What do BLOCK!s in PATH!s do?

What GROUP! should do in a PATH! seems fairly clear. It should evaluate, and then whatever it evaluates to becomes as if you'd written it literally there. So you'd expect foo/(1 + 1) and foo/2 to do the same thing, (modulo any strange overrides of + that keep it from returning 2)

But BLOCK! is now a first class citizen in PATH!s. Which raises the question of if it has a uniform handling that applies to anything, or if it's something each path dispatcher handles on a case-by-case basis?

In NewPath, I want BLOCK! basically to do an UNSPACED operation. Hand-waving a moment, let's call the operator that does this "newpath-to-local".

>> projects: [#ren-c ./make/ ...] 
>> name: "rebmake"
>> newpath-to-local /home/(p)/(p: 'ren-c select projects p)/[name .r]
== %/home/hostilefork/ren-c/make/rebmake.r

This is a hand-wavy vision toward what I think the world might look like with inert tuples (where .r is the tuple form of [_ r]) and continuing the trend started by refinement of things starting with slash being evaluator inert.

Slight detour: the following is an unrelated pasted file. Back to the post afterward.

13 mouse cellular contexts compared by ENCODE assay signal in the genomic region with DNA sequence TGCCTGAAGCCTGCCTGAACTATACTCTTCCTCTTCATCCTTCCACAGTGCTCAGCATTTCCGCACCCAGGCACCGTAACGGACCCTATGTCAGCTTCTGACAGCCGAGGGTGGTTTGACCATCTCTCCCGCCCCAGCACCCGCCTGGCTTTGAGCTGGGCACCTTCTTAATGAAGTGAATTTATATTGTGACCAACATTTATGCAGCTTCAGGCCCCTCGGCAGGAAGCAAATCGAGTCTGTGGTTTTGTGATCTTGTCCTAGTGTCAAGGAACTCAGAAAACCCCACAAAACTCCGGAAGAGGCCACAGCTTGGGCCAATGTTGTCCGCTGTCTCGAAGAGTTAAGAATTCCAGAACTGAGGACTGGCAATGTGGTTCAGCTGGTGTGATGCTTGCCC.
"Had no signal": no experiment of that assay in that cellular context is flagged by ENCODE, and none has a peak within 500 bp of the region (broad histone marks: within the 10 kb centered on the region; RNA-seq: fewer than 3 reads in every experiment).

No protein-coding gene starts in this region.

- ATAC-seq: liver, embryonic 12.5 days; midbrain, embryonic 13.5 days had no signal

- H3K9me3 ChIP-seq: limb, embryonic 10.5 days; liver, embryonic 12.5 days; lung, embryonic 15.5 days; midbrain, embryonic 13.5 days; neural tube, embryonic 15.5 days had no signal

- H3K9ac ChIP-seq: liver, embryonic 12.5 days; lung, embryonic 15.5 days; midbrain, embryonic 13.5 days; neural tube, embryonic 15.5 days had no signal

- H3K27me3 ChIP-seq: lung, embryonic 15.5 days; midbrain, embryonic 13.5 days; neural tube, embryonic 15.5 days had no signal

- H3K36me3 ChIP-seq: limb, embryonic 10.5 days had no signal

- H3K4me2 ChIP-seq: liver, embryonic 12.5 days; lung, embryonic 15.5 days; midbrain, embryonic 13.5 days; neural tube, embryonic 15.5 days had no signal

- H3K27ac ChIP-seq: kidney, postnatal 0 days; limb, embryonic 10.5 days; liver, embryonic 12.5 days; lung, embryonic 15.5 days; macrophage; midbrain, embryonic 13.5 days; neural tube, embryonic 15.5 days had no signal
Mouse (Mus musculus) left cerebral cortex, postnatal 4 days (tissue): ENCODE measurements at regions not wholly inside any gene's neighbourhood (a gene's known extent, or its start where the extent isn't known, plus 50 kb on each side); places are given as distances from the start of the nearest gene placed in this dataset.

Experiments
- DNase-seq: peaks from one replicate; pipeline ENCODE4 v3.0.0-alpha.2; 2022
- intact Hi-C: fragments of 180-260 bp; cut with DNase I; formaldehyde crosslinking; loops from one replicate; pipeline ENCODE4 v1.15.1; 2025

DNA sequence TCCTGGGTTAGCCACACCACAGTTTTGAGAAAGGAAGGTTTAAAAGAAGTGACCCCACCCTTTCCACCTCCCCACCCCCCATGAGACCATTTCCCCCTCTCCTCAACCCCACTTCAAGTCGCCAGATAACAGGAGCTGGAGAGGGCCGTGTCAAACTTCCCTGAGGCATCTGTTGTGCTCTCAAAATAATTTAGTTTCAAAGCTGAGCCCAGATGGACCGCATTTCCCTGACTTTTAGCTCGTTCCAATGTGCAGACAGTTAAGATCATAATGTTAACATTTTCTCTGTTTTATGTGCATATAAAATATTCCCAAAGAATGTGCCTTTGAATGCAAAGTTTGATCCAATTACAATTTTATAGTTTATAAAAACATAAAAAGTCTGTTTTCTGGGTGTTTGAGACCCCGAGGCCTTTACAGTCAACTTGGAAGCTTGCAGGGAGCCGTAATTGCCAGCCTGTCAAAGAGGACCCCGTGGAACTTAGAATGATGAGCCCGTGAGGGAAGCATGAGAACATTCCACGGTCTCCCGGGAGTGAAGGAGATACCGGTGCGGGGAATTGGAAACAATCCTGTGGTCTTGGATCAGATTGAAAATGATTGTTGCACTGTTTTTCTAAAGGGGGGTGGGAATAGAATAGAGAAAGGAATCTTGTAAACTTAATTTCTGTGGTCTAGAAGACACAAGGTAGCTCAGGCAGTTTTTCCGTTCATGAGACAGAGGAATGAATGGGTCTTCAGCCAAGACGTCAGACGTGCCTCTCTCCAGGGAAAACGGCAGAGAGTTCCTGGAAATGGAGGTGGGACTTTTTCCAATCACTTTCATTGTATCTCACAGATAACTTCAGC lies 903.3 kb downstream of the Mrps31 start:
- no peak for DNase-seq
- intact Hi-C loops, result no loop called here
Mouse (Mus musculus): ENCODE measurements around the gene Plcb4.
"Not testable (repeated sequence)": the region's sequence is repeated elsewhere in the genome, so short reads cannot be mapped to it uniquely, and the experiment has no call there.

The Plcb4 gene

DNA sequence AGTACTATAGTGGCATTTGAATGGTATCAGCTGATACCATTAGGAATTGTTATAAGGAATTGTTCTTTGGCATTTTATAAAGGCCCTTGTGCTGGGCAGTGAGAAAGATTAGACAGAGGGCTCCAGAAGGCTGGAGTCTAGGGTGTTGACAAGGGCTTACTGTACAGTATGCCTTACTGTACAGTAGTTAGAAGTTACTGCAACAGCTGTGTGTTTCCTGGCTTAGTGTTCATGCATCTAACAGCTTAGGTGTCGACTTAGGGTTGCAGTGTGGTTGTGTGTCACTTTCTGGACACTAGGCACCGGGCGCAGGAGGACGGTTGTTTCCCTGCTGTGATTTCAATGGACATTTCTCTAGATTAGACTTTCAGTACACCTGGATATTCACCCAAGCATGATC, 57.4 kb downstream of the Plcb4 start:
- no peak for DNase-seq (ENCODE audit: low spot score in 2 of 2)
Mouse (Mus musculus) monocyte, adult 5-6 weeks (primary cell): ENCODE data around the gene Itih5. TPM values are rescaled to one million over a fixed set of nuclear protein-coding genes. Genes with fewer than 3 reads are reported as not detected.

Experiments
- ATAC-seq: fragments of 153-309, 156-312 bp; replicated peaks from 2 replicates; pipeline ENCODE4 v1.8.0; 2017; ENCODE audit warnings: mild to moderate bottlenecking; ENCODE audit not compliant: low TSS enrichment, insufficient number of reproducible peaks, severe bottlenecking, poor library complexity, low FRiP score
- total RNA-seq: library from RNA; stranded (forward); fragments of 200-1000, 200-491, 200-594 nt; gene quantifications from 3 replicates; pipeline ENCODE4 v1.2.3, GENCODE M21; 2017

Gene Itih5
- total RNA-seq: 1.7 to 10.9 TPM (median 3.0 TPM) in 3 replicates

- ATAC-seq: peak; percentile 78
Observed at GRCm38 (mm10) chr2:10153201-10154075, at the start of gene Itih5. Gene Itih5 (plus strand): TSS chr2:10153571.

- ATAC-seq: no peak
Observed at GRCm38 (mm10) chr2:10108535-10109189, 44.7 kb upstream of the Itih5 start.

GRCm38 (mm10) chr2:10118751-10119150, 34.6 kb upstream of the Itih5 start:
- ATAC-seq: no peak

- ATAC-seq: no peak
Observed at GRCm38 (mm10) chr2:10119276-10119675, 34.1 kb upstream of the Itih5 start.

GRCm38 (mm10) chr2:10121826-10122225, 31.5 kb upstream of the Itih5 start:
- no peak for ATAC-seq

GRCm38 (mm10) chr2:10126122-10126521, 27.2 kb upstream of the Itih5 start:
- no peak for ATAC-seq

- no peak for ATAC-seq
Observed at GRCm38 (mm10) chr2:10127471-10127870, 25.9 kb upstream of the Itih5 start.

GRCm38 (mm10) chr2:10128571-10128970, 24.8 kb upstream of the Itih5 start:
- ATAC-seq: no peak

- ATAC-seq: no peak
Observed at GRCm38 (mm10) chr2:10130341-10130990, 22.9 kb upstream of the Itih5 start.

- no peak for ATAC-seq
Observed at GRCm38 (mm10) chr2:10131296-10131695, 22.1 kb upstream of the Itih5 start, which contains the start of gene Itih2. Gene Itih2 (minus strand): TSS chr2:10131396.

But the key is that while GROUP! churned along and threw out the intermediates, the BLOCK! reduced and put the pieces together. I think this is an interesting direction for NewPath, but I don't know if it makes much sense as a generalized behavior.

Would people use it?

>> data: [<foo> <bar> 10 <baz> <mumble> 20]
>> x: <foo>

>> data/[x <bar>]    
== 10

There might be other uses. Like zero-based indexing.

>> data: [a b c d]
>> index: 1
>> data/(index) 
== a
>> data/[index]
== b

It could force SELECT semantics instead of PICK semantics:

>> data: [2 a 1 b]
>> data/(1)
== 2
>> data/[1]
== b

The argument we could make for reducing it could be that you could always do the non-reduced form as:

path/([some stuff])

But now you can also do the reduced form as:

path/(:[some stuff])

So making path/[some stuff] a synonym for that in all path dispatch cases across the board seems like it might be a little weak.

But maybe it's not? I really don't know. I'm more interested in dialect uses because at least then you know what you're writing and why. So I guess the thing to do is keep an eye out and see what the pattern is.